He had to circumvent his own Republican legislature to do it, but Ohio’s Republican governor, John Kasich, succeeded Monday in a year-long quest to expand his state’s Medicaid program under the Affordable Care Act. As a result, nearly 300,000 low-income Ohioans—mostly working adults living near or below the federal poverty level—will qualify for basic health coverage starting January 1.
The breakthrough came Monday afternoon, when the Ohio legislature’s seven-member “controlling board” voted to let Kasich spend the $2.5 billion the federal government has approved for his expansion plan. Ohio is the 26th jurisdiction to commit itself to expanding health care for the poor. By the Advisory Board’s latest count, 28 states and the District of Columbia are now moving toward expansion.
Ohio’s decision ends a nine-month standoff between Kasich and the right far-right flank of his party, and it provides welcome solace to a White House embarrassed by the botched debut of its new online insurance exchanges.
“Governor Kasich will join a number of other Republican governors in putting aside partisan politics, and recognizing the practical and economic benefits of supporting Medicaid expansion,” Obama aide and Ohio native Chris Jennings wrote in a White House blog post Monday night. “This is great news for the 270,000 previously uninsured residents, the state’s health care providers, and [the] Ohio economy, [which] will benefit from this expansion.”
Like other GOP governors including Arizona’s Jan Brewer, Florida’s Rick Scott and New Jersey’s Chris Christie, Kasich decided last winter that his state couldn’t afford to turn down federally funded health coverage for uninsured constituents who cost the state millions in unpaid emergency medical bills. But when Kasich included the expansion in his budget proposal last spring, Republican legislators promptly stripped it out of the bill.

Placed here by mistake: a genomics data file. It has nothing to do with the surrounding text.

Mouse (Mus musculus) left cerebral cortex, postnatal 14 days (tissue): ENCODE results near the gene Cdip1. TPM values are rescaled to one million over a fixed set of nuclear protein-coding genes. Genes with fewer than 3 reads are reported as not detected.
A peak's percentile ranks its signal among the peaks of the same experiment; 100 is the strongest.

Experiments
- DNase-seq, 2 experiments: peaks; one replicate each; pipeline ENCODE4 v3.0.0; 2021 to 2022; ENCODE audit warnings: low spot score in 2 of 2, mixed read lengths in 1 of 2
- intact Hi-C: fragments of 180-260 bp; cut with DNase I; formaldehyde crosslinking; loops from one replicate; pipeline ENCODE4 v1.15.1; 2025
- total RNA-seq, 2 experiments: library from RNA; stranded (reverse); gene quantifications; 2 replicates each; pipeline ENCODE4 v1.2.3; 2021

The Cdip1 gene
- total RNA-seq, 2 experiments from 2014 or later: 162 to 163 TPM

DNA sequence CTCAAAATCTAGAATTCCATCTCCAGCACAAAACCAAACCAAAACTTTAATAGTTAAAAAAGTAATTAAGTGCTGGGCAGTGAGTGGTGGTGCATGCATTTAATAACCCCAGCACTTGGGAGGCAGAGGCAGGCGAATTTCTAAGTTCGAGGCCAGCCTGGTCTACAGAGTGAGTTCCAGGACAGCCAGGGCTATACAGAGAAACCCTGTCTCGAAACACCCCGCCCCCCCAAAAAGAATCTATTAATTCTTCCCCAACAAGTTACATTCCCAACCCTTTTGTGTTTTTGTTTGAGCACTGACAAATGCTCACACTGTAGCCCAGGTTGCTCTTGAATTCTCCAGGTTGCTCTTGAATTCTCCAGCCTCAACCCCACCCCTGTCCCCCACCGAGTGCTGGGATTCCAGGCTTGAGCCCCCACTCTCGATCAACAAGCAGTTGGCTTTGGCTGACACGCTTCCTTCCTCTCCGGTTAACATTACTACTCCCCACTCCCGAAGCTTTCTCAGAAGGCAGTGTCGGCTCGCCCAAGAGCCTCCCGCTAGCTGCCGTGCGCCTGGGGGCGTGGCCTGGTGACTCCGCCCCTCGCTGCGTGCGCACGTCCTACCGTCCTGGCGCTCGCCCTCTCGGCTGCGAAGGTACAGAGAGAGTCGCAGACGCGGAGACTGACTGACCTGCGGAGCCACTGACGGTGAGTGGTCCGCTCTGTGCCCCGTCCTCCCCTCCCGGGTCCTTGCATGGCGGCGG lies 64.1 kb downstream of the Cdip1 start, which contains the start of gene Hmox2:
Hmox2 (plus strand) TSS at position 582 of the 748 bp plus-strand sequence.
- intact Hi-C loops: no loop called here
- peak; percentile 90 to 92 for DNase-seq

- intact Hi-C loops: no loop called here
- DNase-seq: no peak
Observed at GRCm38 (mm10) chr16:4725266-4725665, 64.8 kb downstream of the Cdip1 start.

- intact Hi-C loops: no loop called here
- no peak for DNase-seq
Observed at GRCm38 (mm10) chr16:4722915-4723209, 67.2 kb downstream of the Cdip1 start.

Kasich didn’t back down. Unlike Rick Scott, who ditched a similar bid when Florida legislators balked, Kasich and his administration continued to work on a detailed blueprint for expansion. Research from the Health Policy Institute of Ohio and others predicted huge benefits to the state’s economy as well as its health, and public support surged. By last summer, a statewide ballot initiative was in the works, and groups from across the political spectrum—from the Ohio Poverty Law Center to the chamber of commerce, the state medical association and Catholic Diocese—were speaking out in unison.
“I believe [expanding Medicaid] is a matter of life and death,” Kasich told the Cincinnati Enquirer in July. “It’s going to happen. It’s just a matter of when.”
Given enough time, the legislature or the voters might have cleared the way. But rather than wait for them, Kasich found a way around the politics. This month, when the federal government formally approved his administration’s Medicaid expansion plan, he asked the legislature’s controlling board simply to authorize use of the available funds—all $2.5 billion of them. The board members didn’t have to approve the governor’s whole scheme to expand Medicaid. They simply signed off, in a 5-to-2 vote, on the transfer of a pending federal disbursement into the state’s Medicaid account.
The spurned GOP legislators aren’t amused. More than half of the Republicans in Ohio’s state House have signed a resolution to protest the governor’s end run, and the senate president is threatening legislation to curb the controlling board’s authority in the future.
But the country’s seventh most populous state is now on the road to health care reform. “This is great news for the 300,000 Ohioans who will now be eligible for Medicaid,” says Gene King, director of the Ohio Poverty Law Center. “Tomorrow, we can start work on outreach and enrollment.”